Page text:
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Dempsey’s last hurrah with Razoo

Benchmark 56 races rarely feature in fairytales, but for David Dempsey, they may as well be the Melbourne Cup.

Dempsey reckons the replay of Not A Brass Razoo’s win in the lowly handicap at Gawler last Wednesday will be on loop in his mind when he takes his last breath.

Unfortunately, that will be soon.

Stricken with terminal cancer and given only weeks to live, the passionate Mt Gambier-based owner paid $4000 for the tried-race mare via Inglis Digital and hoped trainer Peter Hardacre could orchestrate a miracle win in his final days.

“Three years ago, I was diagnosed with cancer and I’m pretty much on my last hurrah now,” Dempsey said.

“I was sitting at home thinking I only have a little bit of time left and I thought to myself that if I bought a horse online, whether Peter would train it and we’d just go halves.

“He was obliging and we came to a gentlemen’s agreement.

“I picked Not A Brass Razoo out because it was in my black book, we bid $4000 and bought her.”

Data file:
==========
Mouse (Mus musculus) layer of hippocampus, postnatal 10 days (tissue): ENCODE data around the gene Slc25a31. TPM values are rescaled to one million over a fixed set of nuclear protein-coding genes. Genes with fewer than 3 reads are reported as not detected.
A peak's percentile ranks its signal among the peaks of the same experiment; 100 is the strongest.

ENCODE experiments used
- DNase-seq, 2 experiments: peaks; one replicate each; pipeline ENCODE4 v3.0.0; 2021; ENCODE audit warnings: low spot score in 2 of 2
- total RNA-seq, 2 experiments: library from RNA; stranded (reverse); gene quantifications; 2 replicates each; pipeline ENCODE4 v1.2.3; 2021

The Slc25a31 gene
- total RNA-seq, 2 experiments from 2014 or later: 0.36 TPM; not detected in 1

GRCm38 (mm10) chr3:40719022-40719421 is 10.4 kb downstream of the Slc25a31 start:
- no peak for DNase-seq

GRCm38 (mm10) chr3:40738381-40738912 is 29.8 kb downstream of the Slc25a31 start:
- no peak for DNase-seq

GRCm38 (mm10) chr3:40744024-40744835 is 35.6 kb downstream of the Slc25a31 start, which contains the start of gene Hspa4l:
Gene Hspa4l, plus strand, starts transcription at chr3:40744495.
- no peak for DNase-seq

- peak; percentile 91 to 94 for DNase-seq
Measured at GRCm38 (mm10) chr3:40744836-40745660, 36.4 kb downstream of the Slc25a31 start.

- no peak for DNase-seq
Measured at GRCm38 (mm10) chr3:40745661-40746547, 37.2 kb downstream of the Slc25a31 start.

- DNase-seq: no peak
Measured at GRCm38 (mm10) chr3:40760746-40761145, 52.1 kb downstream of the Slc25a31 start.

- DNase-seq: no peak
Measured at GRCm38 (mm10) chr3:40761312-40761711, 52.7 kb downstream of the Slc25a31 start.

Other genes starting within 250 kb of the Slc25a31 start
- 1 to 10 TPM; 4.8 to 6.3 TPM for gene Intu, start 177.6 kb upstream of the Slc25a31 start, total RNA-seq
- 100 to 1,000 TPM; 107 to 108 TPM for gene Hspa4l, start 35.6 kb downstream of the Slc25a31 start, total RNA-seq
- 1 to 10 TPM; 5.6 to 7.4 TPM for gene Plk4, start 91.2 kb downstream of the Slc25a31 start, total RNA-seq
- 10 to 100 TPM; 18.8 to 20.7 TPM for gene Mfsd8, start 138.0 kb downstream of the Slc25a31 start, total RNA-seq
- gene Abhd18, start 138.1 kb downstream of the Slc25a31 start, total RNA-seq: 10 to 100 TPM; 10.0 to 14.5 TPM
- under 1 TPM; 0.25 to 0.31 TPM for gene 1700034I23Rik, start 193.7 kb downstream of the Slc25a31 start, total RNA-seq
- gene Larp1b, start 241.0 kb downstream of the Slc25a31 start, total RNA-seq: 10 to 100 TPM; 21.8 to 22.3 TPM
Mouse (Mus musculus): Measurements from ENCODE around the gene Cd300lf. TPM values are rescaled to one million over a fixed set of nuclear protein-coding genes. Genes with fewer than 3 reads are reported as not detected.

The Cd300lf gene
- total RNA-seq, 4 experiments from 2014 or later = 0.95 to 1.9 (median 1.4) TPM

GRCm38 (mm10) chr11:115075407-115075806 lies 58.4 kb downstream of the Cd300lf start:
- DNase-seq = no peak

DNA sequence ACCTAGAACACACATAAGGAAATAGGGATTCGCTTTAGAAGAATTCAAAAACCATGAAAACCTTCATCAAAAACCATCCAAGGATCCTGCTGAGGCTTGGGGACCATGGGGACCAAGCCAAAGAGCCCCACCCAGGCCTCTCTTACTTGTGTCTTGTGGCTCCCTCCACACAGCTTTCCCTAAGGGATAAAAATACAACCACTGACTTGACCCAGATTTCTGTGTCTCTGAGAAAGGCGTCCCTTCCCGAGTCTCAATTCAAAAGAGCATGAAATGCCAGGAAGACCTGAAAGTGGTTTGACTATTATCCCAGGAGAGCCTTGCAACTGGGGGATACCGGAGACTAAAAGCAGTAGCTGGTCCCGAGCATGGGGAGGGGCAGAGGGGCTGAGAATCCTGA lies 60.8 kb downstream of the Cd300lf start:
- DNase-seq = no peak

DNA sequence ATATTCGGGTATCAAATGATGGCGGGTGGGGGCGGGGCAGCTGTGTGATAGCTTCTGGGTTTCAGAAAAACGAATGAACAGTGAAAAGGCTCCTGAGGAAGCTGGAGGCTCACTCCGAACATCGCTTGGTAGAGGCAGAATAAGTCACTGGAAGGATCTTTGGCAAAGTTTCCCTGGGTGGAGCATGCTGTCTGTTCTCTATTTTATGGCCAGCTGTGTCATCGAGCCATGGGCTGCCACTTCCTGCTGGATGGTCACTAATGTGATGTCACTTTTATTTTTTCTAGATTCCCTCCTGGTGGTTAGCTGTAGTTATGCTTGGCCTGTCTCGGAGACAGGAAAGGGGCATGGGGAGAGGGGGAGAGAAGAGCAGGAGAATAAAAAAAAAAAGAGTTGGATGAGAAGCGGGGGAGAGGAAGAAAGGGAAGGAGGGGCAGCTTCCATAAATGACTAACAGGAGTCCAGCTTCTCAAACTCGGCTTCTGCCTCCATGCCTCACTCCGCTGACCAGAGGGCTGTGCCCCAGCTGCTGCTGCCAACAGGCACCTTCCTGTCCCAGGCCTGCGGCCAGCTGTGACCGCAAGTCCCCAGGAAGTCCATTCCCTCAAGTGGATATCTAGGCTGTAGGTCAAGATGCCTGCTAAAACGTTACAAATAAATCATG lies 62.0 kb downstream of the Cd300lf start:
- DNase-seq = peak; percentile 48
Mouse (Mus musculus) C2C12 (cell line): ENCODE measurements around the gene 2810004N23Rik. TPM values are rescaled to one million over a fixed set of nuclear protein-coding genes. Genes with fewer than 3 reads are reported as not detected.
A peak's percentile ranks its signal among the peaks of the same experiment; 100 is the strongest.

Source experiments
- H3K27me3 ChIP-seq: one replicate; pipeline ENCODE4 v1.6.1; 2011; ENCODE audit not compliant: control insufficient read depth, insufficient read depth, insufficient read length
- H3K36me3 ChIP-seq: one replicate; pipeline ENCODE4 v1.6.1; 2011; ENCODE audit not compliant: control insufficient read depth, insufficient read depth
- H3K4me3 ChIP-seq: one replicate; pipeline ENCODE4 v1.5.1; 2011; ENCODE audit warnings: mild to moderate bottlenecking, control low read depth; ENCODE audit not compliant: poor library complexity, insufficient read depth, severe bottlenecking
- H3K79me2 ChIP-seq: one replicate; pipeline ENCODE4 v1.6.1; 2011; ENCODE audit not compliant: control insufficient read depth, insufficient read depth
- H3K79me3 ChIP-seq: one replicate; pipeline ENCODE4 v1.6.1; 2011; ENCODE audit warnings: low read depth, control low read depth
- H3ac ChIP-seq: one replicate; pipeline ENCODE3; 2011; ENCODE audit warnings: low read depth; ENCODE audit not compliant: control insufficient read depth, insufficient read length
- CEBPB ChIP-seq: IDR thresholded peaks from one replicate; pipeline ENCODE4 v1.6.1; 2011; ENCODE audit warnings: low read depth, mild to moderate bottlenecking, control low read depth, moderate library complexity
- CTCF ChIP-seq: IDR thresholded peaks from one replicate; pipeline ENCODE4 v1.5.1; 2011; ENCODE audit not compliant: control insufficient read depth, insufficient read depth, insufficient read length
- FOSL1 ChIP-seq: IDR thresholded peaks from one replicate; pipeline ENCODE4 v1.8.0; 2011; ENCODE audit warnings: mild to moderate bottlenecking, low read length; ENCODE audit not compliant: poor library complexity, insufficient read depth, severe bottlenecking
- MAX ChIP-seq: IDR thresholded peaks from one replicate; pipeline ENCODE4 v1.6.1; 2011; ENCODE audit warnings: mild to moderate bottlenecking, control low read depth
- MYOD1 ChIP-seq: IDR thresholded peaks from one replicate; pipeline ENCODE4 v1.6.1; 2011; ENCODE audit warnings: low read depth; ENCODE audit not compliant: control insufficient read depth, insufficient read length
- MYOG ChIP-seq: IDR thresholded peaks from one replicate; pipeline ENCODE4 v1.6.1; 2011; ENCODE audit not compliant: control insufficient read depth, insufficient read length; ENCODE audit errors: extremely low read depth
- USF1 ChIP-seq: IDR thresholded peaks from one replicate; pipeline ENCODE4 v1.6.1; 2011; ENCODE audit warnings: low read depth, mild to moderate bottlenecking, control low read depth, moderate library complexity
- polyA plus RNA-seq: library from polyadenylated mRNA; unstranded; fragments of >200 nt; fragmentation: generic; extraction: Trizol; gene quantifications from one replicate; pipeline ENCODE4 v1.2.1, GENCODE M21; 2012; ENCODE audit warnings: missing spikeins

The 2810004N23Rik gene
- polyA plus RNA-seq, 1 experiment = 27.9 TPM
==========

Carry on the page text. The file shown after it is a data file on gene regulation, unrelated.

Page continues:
WATCH: Not a Brass Razoo’s Gawler win

The miracle win, although not entirely unexpected by the stable, means Dempsey will likely die a happy man.

“I bought the horse and three weeks later it has won a race, you wouldn’t dream about how that’s happened,” he said.

“Kudos to Peter for getting her over the line because I didn’t even think she’d be up and racing that quick.

“I was rapt, it brought a tear to me eye.

“I had my two brothers up here, one of my best mates and my partner and we couldn’t believe it.

“I said to Peter that I was happy to just race for the prizemoney and he said that if I could get 10-1, I should have something on it, so I did.”

Not A Brass Razoo will chase another win at Mt Gambier on Sunday week and Dempsey hopes to be trackside for what could be one of his final outings.

Win or lose, he’s just keen to cuddle the mare who has helped put a smile on his face these past few weeks.

“She’s going to come down here on the 26th to Mt Gambier and I’ll definitely be out there, no matter how I do it,” he said.

“I want to go out there and give her a pat.

“I don’t care if she wins or not, she’s done the job now.

“More than likely, I’ve got about three or four months left.

“It’s all getting pretty bad at the moment.

“I see my oncologist next week and I’m going to tell them that I don’t want any more chemo because I’m pretty flat.

“I’ve had a fair go at it.”




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